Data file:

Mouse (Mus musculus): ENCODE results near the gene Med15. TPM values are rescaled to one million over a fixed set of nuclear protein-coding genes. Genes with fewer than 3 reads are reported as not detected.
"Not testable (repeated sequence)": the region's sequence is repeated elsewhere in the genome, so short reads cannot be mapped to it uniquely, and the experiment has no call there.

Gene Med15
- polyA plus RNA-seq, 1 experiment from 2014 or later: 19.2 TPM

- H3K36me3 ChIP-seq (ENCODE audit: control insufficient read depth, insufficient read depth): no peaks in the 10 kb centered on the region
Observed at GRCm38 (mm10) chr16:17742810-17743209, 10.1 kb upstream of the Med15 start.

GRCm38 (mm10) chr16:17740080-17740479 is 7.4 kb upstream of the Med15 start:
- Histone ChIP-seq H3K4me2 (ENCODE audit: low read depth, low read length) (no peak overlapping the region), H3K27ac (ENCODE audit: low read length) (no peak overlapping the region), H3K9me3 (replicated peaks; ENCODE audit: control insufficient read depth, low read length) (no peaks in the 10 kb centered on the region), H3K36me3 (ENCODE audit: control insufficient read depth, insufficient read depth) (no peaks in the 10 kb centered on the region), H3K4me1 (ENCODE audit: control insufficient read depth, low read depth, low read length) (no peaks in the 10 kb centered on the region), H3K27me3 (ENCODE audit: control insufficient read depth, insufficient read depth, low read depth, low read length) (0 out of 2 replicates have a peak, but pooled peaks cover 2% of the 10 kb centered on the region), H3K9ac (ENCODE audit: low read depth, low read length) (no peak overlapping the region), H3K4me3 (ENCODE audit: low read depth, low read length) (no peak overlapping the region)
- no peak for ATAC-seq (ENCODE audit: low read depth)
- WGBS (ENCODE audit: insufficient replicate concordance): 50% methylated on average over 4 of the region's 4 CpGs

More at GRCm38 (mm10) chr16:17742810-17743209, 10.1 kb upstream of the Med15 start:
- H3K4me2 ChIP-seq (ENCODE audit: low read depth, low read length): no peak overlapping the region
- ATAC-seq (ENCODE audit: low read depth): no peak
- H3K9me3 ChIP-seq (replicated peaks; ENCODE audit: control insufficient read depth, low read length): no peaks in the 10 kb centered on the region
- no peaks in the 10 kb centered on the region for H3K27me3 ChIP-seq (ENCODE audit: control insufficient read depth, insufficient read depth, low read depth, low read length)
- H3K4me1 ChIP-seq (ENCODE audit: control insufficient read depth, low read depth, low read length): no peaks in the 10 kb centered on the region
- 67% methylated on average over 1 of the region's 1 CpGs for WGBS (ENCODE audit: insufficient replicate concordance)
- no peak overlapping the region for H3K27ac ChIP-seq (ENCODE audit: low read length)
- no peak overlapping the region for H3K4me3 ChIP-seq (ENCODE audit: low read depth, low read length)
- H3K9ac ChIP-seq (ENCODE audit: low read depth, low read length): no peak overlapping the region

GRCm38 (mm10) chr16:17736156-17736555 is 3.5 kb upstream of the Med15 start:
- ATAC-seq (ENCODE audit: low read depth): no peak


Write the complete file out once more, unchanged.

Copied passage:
Mouse (Mus musculus): ENCODE results near the gene Med15. TPM values are rescaled to one million over a fixed set of nuclear protein-coding genes. Genes with fewer than 3 reads are reported as not detected.
"Not testable (repeated sequence)": the region's sequence is repeated elsewhere in the genome, so short reads cannot be mapped to it uniquely, and the experiment has no call there.

Gene Med15
- polyA plus RNA-seq, 1 experiment from 2014 or later: 19.2 TPM

- H3K36me3 ChIP-seq (ENCODE audit: control insufficient read depth, insufficient read depth): no peaks in the 10 kb centered on the region
Observed at GRCm38 (mm10) chr16:17742810-17743209, 10.1 kb upstream of the Med15 start.

GRCm38 (mm10) chr16:17740080-17740479 is 7.4 kb upstream of the Med15 start:
- Histone ChIP-seq H3K4me2 (ENCODE audit: low read depth, low read length) (no peak overlapping the region), H3K27ac (ENCODE audit: low read length) (no peak overlapping the region), H3K9me3 (replicated peaks; ENCODE audit: control insufficient read depth, low read length) (no peaks in the 10 kb centered on the region), H3K36me3 (ENCODE audit: control insufficient read depth, insufficient read depth) (no peaks in the 10 kb centered on the region), H3K4me1 (ENCODE audit: control insufficient read depth, low read depth, low read length) (no peaks in the 10 kb centered on the region), H3K27me3 (ENCODE audit: control insufficient read depth, insufficient read depth, low read depth, low read length) (0 out of 2 replicates have a peak, but pooled peaks cover 2% of the 10 kb centered on the region), H3K9ac (ENCODE audit: low read depth, low read length) (no peak overlapping the region), H3K4me3 (ENCODE audit: low read depth, low read length) (no peak overlapping the region)
- no peak for ATAC-seq (ENCODE audit: low read depth)
- WGBS (ENCODE audit: insufficient replicate concordance): 50% methylated on average over 4 of the region's 4 CpGs

More at GRCm38 (mm10) chr16:17742810-17743209, 10.1 kb upstream of the Med15 start:
- H3K4me2 ChIP-seq (ENCODE audit: low read depth, low read length): no peak overlapping the region
- ATAC-seq (ENCODE audit: low read depth): no peak
- H3K9me3 ChIP-seq (replicated peaks; ENCODE audit: control insufficient read depth, low read length): no peaks in the 10 kb centered on the region
- no peaks in the 10 kb centered on the region for H3K27me3 ChIP-seq (ENCODE audit: control insufficient read depth, insufficient read depth, low read depth, low read length)
- H3K4me1 ChIP-seq (ENCODE audit: control insufficient read depth, low read depth, low read length): no peaks in the 10 kb centered on the region
- 67% methylated on average over 1 of the region's 1 CpGs for WGBS (ENCODE audit: insufficient replicate concordance)
- no peak overlapping the region for H3K27ac ChIP-seq (ENCODE audit: low read length)
- no peak overlapping the region for H3K4me3 ChIP-seq (ENCODE audit: low read depth, low read length)
- H3K9ac ChIP-seq (ENCODE audit: low read depth, low read length): no peak overlapping the region

GRCm38 (mm10) chr16:17736156-17736555 is 3.5 kb upstream of the Med15 start:
- ATAC-seq (ENCODE audit: low read depth): no peak